I should have known better than to ask him if he had any more questions.

“Green, and I’ll be back this weekend to pick up the papers,” sometimes you have to cut the talk short with people like him, who tend to go on and on.

[magnifying glass]“Green,” he pretends to note it. “Okay, detective lady, I won’t keep you from your case-tracking down some murder suspect today?”

I don’t have the heart to tell him that my object of detection was actually fabric-intensive and had never breathed a breath. Best to let their imaginations go wild with thoughts of me, gun in hand, chasing down a suspect.

Come to think of it, perhaps I should bring along my trusty gun. I’ve never had occasion to actually use it (except one unfortunate incident in which I shot a dog in the paw in a dognapping case I took on back in 85 — Fluffs survived, but his vet bill was taken out of my already measly case charge).

But let me tell you, sometimes waving the thing around does serve to extract a good piece of information now and again. I try not to make it a habit, you understand, but once in a while, let’s just say it comes in handy.

With a promise that I’d come back to pick up my return, I left him with images of me chasing down the bad guys. Which, it turns out, is not so far away from reality.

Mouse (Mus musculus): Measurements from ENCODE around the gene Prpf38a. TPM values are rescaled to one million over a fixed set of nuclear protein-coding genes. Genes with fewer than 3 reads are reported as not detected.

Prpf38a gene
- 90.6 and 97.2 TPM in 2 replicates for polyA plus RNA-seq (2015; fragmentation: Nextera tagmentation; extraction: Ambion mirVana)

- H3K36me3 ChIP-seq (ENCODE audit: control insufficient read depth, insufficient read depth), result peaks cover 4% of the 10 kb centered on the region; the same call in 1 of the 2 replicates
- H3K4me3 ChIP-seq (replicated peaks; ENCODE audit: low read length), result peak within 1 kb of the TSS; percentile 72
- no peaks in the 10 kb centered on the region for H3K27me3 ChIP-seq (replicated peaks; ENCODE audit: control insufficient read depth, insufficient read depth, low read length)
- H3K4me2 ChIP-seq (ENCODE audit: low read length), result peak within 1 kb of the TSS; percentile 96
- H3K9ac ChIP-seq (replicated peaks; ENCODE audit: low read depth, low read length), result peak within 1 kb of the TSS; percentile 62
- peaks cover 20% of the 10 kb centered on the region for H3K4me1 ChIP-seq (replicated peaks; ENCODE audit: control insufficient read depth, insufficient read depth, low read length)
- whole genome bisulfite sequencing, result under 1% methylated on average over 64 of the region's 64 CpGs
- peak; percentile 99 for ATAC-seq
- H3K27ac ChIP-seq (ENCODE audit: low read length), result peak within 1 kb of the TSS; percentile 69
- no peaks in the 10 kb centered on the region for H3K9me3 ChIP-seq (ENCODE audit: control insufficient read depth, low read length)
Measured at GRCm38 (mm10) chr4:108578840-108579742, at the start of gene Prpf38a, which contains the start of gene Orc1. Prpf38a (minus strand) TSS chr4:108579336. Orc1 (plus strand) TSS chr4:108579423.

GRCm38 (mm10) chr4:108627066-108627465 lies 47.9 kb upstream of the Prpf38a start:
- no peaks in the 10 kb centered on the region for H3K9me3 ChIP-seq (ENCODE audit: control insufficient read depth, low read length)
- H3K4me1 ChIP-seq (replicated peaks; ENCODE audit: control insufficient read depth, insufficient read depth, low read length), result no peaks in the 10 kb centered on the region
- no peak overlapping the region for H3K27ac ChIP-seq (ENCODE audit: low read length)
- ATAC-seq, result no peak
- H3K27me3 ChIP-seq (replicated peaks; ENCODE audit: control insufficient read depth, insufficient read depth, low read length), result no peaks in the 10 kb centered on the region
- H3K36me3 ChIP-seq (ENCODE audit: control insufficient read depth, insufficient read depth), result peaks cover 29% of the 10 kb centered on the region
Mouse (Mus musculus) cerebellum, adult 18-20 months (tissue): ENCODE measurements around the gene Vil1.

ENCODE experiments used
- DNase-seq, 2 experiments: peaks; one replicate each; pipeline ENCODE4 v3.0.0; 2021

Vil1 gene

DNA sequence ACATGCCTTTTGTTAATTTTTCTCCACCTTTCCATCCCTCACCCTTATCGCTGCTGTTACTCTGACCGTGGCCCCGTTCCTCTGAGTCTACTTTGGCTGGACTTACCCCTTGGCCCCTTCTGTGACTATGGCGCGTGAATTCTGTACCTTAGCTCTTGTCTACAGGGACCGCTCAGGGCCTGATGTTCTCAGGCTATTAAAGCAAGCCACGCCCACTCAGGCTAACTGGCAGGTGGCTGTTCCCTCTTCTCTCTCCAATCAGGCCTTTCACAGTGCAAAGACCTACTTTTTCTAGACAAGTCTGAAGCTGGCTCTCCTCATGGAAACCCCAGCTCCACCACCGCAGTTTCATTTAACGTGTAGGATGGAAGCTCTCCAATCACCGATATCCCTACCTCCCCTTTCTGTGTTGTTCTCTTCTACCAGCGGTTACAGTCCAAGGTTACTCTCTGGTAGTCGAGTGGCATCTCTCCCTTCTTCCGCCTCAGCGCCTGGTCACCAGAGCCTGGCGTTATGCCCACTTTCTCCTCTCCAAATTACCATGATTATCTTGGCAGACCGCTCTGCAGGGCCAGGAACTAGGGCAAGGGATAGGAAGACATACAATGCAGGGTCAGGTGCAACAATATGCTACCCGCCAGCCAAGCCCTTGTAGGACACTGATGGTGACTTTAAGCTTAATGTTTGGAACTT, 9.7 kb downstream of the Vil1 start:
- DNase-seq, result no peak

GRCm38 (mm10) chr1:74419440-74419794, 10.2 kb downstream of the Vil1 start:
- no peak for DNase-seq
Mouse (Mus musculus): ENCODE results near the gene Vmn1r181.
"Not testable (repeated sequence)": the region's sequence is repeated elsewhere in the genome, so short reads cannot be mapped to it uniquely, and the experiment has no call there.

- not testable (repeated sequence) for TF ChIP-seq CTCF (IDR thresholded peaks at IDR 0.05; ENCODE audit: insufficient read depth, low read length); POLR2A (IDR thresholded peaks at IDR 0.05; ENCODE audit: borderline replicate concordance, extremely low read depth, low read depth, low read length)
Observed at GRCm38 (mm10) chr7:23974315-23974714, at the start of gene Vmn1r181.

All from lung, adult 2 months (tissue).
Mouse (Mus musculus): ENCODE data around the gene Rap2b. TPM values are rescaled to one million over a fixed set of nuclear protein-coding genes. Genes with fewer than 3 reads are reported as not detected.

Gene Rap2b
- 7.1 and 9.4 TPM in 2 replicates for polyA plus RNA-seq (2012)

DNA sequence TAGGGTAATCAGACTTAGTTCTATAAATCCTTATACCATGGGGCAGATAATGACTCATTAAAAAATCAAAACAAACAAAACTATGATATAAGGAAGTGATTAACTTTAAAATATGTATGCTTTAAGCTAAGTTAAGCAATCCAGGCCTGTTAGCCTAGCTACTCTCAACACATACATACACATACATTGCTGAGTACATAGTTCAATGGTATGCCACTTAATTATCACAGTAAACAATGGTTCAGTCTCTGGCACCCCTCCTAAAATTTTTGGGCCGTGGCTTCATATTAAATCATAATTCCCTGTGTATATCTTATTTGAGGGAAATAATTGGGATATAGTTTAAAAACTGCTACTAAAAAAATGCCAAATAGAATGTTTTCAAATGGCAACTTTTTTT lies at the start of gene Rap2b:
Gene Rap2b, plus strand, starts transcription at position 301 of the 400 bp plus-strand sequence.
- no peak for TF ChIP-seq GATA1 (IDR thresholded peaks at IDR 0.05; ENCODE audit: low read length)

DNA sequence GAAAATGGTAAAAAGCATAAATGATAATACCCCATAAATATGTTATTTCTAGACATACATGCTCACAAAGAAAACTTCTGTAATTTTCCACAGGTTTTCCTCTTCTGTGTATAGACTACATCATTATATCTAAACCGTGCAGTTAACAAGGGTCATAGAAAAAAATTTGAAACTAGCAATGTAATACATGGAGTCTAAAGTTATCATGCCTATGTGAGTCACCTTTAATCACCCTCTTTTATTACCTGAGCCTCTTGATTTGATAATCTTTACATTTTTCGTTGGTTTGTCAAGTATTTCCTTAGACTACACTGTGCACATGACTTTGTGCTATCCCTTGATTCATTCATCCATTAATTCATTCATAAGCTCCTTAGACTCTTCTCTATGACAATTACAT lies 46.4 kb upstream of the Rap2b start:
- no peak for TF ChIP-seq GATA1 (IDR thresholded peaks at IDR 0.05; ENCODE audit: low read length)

Rosie'sRaoul and I arrive at Rosie’s that night whispering to each other out of the corners of our mouths as we go up the driveway. Although I had lived in this neighborhood for years, I had never been to Rosie’s — and there’s a good reason for that. Because if a mafia movie were to set itself on a restaurant in the real world, it would have to be Rosie’s. Walk past on a Saturday night and you would see a parking lot filled with cars that you don’t see every day in South Side Williamsburg, if you know what I mean. Beefy guys with walkie talkies patrol the gate outside, and although I was always intensely curious about this place (hey, I’m a detective, remember? Curiosity comes with the territory!), I’d also never exactly expected to be welcomed with open arms if I actually tried to enter.